Police's crime lab test does not tell the difference between legal Hemp and illegal Marijuana

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Police's crime lab test does not tell the difference between legal Hemp and illegal Marijuana

A viral Charlotte Mecklenburg Police arrest is now raising questions about how the department tests marijuana. 

Can CMPD’s crime labs tell the difference between legal hemp and illegal marijuana?

Christina Pierre and Anthony Lee claimed they were smoking legal hemp at a bus stop on West Arrowood in November when police approached them.

One of the officers asked if the couple was smoking weed. 

Lee replied, “It’s the stuff from the store. They sell it at the store. It’s THCa,” while gesturing toward a nearby smoke shop.

The officers proceeded to arrest Lee. Pierre interfered, causing a massive police response, a viral video, and a suspended police officer.

“The substance they were in possession of was certainly illegal marijuana,” CMPD Chief Johnny Jennings said. “It was at a level much higher than anything you’ll get in buying hemp or anything with THC at a store that sells it legally.”

Lab results from CMPD crime lab show the substances tested positive for Marijuana tetrahydrocannabinol, but cannabis lawyer Rod Kight says the lab used a gas chromatography test, creating flawed results.

“What the lab did that tested this particular sample is it actually created illegal marijuana from legal hemp,” Kight said. “In other words, it created the very compound that it was looking for, and in creating that, it then determined that this was illegal marijuana, even though it was only illegal marijuana because the test created it.”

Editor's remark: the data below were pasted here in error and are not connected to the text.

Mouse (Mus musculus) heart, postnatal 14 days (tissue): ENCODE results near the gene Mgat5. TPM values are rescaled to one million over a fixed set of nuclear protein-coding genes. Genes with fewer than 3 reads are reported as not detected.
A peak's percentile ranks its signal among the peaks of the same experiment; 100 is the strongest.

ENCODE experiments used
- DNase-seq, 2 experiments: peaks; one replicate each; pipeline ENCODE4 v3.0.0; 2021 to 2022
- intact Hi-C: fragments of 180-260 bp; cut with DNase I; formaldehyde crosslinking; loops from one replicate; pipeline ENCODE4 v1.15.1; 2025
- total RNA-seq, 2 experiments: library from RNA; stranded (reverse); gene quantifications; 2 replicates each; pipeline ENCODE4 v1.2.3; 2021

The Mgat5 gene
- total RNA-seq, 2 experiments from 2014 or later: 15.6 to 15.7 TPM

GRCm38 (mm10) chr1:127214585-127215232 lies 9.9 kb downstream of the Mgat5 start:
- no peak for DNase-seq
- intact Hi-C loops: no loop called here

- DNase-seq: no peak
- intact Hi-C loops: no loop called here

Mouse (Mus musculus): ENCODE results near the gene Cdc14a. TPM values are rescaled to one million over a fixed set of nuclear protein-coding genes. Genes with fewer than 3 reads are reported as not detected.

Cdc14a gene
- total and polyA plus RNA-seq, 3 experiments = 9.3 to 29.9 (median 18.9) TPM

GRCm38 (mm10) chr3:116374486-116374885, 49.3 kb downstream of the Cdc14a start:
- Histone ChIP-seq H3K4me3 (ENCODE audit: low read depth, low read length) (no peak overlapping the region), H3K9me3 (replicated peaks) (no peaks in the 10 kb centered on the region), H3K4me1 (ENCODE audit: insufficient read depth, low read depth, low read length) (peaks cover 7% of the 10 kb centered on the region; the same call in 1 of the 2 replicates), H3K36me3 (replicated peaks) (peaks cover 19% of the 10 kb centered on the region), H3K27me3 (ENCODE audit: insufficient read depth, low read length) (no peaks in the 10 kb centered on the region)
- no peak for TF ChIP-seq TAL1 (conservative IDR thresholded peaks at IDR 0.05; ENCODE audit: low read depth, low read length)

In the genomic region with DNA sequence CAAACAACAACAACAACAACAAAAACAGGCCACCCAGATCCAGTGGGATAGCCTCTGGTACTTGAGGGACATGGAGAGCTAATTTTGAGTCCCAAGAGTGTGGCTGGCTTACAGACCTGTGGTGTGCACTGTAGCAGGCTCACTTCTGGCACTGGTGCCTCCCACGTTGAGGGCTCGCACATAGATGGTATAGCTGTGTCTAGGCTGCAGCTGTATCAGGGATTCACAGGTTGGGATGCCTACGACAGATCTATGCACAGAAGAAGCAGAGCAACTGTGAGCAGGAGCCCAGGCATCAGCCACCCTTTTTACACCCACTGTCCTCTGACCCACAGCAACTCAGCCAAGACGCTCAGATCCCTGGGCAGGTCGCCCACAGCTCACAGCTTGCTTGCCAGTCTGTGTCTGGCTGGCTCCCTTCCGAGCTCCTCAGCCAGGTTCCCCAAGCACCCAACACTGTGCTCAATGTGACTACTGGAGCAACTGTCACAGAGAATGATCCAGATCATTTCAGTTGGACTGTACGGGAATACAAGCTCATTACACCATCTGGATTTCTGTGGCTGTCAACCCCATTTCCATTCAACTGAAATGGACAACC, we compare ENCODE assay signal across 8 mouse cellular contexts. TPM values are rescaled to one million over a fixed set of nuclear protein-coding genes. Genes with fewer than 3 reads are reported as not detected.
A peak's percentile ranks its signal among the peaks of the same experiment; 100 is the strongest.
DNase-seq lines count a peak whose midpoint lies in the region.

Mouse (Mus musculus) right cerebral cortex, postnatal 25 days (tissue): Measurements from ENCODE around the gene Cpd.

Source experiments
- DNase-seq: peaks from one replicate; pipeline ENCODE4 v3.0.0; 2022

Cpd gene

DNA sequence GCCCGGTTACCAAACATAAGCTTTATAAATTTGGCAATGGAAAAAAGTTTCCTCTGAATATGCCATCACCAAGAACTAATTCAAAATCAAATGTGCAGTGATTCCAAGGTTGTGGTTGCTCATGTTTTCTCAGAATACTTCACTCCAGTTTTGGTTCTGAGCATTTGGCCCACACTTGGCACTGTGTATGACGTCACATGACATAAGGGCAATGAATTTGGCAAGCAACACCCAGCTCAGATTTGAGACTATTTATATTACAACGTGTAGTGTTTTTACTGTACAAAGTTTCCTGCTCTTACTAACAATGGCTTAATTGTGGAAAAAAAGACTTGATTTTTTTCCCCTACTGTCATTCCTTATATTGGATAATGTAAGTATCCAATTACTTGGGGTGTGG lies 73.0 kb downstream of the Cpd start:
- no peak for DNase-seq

Kight says the High Performance Liquid Chromatography test can detect legal hemp from illegal marijuana, but it’s more costly, reasonably new, and most departments aren’t using it.

“Now that hemp is legal, the test has to be different because now legal forms of cannabis what we call hemp under the law can contain THC,” Kight said. “So, it’s important that the test properly measure the amount of THC in the sample to determine whether or not it’s legal.”

When it comes to handling legal hemp, Chief Jennings says officers assume anything that smells like weed is weed until proven otherwise.

“What you have to be able to do as an officer is the assumption that it is marijuana, and once you do the testing, if it’s something that warrants an arrest for marijuana, it’s incumbent upon us to prove that it is marijuana,” Chief Jennings said. “If we don’t want officers to address misdemeanor marijuana use, then make it legal.”

Kight says smoking legal hemp in public is assuming a risk that you may be confronted or arrested by police. He says you can keep your wrapper or receipt handy, but that’s not a foolproof way to avoid police encounters.

“This is a fairly new product on the market,” Kight said. “I think law enforcement does not necessarily understand what it is.”

Under the 2018 Farm Bill, hemp with less than 0.3% THC is legal.

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Region: North Carolina

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